31st October 2017
Running Successful Focus Groups and In-depth
Interviews for Project Evaluation workshop
The Chronic Illness Alliance is holding a workshop covering a hands-on introduction to qualitative methods to use in evaluation of programs and projects. Good evaluation helps to get results published and can be used to provide evidence for further funding proposals. Find out more here
Incidental findings qualitative study
Researchers at the Sydney Children's Hospital are conducting a study of the delivery and impact of incidental findings from genomic testing. They are interested in interviewing clinical geneticists and genetic counsellors who have returned such results to families, as well as those who have received such results (including adults receiving their own results and parents receiving results for their children). The study consists of interviews which will be conducted by telephone. If you don’t have time to take part yourself, but think your patient may be willing, we would still love to hear from you. A more detailed description of the study is attached
; or just email Samantha Mason at Samantha.email@example.com
or Edwin Kirk at Edwin.firstname.lastname@example.org
Gambling and intellectual disability research
Victoria University researchers are conducting a project called ‘People with an intellectual disability and engagement with gambling: carers' perspectives’. This research aims to explore the experience of carers of people with an intellectual disability who engage in gambling; it will focus on the carer’s perceptions of how gambling impacts the life of the person they care for, both negatively and positively. If you are over 18 and are caring for someone with an intellectual disability who gambles, you are welcome to complete this survey
Just do it: online strategies to promote exercise adherence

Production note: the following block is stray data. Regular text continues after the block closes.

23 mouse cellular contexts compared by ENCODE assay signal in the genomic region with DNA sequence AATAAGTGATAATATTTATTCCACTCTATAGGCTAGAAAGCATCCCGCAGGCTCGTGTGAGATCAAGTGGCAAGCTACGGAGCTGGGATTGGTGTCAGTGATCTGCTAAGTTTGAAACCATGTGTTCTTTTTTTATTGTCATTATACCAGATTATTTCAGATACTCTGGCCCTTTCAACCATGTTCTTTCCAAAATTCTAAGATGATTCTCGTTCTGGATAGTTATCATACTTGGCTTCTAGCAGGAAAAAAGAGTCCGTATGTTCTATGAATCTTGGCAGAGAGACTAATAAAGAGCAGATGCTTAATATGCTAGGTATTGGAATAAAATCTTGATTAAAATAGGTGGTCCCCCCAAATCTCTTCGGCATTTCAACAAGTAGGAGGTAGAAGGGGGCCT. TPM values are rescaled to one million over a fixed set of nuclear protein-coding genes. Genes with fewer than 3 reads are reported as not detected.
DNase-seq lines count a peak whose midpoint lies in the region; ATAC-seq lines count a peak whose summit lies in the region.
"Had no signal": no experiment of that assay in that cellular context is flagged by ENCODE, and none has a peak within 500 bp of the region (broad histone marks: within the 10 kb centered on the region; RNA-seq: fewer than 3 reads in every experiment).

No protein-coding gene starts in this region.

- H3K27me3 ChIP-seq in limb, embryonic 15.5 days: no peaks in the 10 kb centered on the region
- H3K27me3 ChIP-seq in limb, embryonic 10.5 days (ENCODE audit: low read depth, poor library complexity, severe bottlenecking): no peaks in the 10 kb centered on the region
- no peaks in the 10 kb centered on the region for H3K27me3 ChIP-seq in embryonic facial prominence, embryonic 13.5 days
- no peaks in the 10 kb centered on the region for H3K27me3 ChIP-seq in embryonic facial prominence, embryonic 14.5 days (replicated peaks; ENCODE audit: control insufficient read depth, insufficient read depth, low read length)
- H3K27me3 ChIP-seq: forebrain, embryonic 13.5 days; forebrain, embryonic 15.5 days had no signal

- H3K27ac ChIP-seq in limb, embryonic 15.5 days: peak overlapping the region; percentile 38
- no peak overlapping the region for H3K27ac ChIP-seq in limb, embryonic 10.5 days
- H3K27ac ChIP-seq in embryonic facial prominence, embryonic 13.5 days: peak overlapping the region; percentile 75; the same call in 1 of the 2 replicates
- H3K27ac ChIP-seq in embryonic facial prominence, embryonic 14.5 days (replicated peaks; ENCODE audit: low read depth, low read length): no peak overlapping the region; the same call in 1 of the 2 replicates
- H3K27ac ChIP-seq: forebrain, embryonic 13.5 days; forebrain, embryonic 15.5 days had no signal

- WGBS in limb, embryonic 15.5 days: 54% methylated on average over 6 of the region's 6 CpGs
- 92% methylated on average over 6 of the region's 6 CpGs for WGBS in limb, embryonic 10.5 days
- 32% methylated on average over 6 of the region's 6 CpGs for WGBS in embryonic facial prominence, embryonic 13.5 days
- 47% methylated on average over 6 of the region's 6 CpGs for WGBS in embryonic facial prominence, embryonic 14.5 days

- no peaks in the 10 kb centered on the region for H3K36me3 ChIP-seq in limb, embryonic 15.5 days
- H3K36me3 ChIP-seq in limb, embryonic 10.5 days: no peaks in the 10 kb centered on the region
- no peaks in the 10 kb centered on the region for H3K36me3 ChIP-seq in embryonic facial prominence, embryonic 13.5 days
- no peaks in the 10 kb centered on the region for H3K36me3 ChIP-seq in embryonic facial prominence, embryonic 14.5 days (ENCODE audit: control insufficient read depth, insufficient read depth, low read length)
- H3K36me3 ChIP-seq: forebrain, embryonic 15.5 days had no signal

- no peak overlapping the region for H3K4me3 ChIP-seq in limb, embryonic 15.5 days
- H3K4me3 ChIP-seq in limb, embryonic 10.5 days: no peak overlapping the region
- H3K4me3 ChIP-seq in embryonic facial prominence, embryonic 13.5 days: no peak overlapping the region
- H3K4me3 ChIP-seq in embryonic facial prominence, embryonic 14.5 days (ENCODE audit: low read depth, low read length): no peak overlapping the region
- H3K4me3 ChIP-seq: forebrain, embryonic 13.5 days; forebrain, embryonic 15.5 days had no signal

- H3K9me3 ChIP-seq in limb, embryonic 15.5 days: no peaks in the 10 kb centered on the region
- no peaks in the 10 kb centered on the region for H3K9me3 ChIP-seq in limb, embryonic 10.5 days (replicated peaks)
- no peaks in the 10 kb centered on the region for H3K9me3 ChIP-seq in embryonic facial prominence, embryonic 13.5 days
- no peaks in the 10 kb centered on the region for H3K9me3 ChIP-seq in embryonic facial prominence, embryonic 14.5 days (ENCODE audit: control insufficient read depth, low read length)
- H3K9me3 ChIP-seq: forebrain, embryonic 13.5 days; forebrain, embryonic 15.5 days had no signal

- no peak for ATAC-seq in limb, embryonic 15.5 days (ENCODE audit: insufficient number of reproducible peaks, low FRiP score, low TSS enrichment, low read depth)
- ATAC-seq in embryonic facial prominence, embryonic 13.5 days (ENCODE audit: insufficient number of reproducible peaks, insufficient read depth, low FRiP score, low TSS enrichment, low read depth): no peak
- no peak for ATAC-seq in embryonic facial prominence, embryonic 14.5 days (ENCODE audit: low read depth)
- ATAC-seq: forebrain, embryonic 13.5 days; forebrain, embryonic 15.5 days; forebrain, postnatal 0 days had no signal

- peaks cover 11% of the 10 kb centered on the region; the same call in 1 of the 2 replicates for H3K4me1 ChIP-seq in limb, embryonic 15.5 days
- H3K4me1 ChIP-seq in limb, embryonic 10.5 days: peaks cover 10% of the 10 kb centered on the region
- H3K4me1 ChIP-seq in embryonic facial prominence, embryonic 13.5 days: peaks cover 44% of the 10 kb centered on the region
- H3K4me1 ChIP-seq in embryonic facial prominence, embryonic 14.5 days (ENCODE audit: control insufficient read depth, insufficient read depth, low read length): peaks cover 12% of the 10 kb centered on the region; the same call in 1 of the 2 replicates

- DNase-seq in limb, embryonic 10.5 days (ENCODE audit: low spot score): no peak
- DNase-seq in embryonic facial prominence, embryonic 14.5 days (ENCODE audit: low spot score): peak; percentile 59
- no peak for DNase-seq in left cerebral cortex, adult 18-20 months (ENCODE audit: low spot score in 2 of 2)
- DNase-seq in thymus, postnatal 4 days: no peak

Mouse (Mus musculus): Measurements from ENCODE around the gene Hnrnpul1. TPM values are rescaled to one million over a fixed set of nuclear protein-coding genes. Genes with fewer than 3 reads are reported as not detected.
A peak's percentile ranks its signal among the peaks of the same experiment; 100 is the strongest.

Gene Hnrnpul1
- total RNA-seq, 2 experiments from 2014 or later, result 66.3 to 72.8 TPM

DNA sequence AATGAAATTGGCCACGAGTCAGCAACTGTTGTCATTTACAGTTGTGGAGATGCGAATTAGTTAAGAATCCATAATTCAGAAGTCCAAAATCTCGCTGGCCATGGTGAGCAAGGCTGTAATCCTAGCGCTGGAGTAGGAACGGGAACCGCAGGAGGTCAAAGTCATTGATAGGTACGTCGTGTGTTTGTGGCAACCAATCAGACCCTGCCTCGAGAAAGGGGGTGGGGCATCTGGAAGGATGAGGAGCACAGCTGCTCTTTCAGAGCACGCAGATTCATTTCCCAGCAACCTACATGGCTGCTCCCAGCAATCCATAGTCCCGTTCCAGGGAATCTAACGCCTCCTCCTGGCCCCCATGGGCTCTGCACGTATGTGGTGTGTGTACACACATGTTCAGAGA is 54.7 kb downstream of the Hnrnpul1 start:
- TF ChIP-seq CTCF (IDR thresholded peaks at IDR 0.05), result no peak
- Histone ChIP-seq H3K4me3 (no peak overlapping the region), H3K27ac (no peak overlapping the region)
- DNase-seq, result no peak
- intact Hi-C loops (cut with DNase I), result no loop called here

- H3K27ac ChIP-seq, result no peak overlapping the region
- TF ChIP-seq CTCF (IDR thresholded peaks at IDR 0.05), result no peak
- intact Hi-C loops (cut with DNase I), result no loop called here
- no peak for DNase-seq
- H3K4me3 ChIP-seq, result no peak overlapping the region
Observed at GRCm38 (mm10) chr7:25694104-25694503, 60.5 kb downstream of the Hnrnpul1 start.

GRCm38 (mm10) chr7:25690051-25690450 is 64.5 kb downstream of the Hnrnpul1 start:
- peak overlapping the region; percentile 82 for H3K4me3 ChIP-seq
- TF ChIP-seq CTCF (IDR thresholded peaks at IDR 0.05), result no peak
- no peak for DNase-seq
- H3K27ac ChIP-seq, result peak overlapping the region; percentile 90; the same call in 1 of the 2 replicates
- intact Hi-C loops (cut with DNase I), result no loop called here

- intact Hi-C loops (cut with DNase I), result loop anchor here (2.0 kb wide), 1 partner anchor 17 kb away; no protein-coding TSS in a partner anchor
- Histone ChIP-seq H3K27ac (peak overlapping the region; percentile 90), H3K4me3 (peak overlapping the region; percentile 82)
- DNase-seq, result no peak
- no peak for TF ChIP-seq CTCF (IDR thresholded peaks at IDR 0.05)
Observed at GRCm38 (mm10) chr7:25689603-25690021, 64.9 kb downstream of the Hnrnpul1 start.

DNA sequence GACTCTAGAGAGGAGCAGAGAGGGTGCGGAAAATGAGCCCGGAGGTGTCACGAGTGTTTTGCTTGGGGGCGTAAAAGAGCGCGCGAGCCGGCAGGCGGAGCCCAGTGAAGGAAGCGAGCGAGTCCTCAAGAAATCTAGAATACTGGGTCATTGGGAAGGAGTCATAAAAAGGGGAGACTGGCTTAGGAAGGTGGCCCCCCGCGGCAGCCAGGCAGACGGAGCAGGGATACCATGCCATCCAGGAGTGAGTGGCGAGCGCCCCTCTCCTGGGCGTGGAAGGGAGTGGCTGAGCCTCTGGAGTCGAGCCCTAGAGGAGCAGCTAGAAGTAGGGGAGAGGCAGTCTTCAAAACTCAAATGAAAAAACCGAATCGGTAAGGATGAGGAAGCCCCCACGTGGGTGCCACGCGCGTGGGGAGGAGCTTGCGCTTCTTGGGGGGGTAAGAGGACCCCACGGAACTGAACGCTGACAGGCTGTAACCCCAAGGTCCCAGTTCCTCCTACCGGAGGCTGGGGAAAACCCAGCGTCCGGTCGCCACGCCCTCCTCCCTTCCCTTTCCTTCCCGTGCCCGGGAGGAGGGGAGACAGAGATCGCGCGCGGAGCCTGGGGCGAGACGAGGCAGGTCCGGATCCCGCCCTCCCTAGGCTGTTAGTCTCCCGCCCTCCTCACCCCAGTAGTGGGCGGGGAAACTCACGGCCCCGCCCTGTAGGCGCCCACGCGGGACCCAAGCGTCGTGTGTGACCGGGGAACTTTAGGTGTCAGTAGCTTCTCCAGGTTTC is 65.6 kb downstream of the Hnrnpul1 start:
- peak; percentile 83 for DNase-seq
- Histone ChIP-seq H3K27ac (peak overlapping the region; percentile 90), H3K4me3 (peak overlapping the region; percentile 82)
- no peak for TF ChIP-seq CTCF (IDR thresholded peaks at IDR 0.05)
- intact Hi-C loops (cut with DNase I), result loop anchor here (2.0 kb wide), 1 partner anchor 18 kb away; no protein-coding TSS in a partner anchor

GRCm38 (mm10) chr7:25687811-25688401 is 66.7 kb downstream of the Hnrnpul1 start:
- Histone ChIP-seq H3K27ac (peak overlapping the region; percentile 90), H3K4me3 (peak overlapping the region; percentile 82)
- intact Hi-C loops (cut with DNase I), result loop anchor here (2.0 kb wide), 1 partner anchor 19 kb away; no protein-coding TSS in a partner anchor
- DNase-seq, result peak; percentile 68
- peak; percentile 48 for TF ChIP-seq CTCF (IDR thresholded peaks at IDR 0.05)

This study is part of the project entitled ‘Just do it: online strategies to promote exercise adherence’. This project will investigate the physical activity beliefs and behaviours of women over the age of 18, who completed active treatment for breast cancer (e.g. surgery, radiotherapy or chemotherapy) two or more years ago, and are no longer living with cancer. Participants will receive information designed to improve engagement in regular physical activity over one month. Find out more here
Australian Not-for-Profit Workforce Study
The Workforce Study is Australia’s first large-scale research study designed to identify what matters most for making Not-for-Profit work more developmental, healthy, meaningful, and productive. It is open to all levels of employees and volunteers. The more people who respond, the more representative and useful the results for growing people, organisations, and their impact. Find out more here
The GSNV works hard to connect individuals and families interested in sharing their experiences and insights with others. People interested in contacting others “in the same boat” can contact the GSNV to provide details and we will assist in making connections.
- 4q34 deletion
- Autosomal Dominant Osteopetrosis
- Beckwith-Wiedemann syndrome
- Cat Eye Syndrome/Schmid Fraccaro Syndrome
- Constitutional Mismatch Repair Deficiency (CMMRD)
- Disorders of the corpus callosum
- Ehlers-Danlos syndrome coexisting with Lynch syndrome
- Emery-Dreifuss muscular dystrophy
- GGCX gene mutation
- Hajdu Cheney syndrome
- Hay-Wells syndrome/ankyloblepharon-ectodermal dysplasia-clefting (AEC) syndrome.
- Hereditary Spysiotosis with Iga Nephrophy
- Megalencephaly Capillary Malformation (MCAP) syndrome
- Milroy disease
- Mitchell's disease (Erythromelalgia)
- Moebius Syndrome
- Neutral lipid storage myopathy
- Pantothenate Kinase-associated Neurodegeneration
- Peutz-Jeghers syndrome
- Potocki-Schaffer syndrome
- Renpenning syndrome
- Succinic Semialdehyde Dehydrogenase Deficiency (SSADH)
- TRAPPC9 associated intellectual disability
- Wilson’s disease
- Wolfran syndrome
- Xp11.3-11.4 deletion
If you would like to make contact with others in the same boat and share your experiences with the above conditions, please either contact the GSNV office by emailing email@example.com
or phoning (03) 8341 6315.
For a listing of support groups in Victoria see the links page on the GSNV website: www.gsnv.org.au
to see the GSNV calendar of events.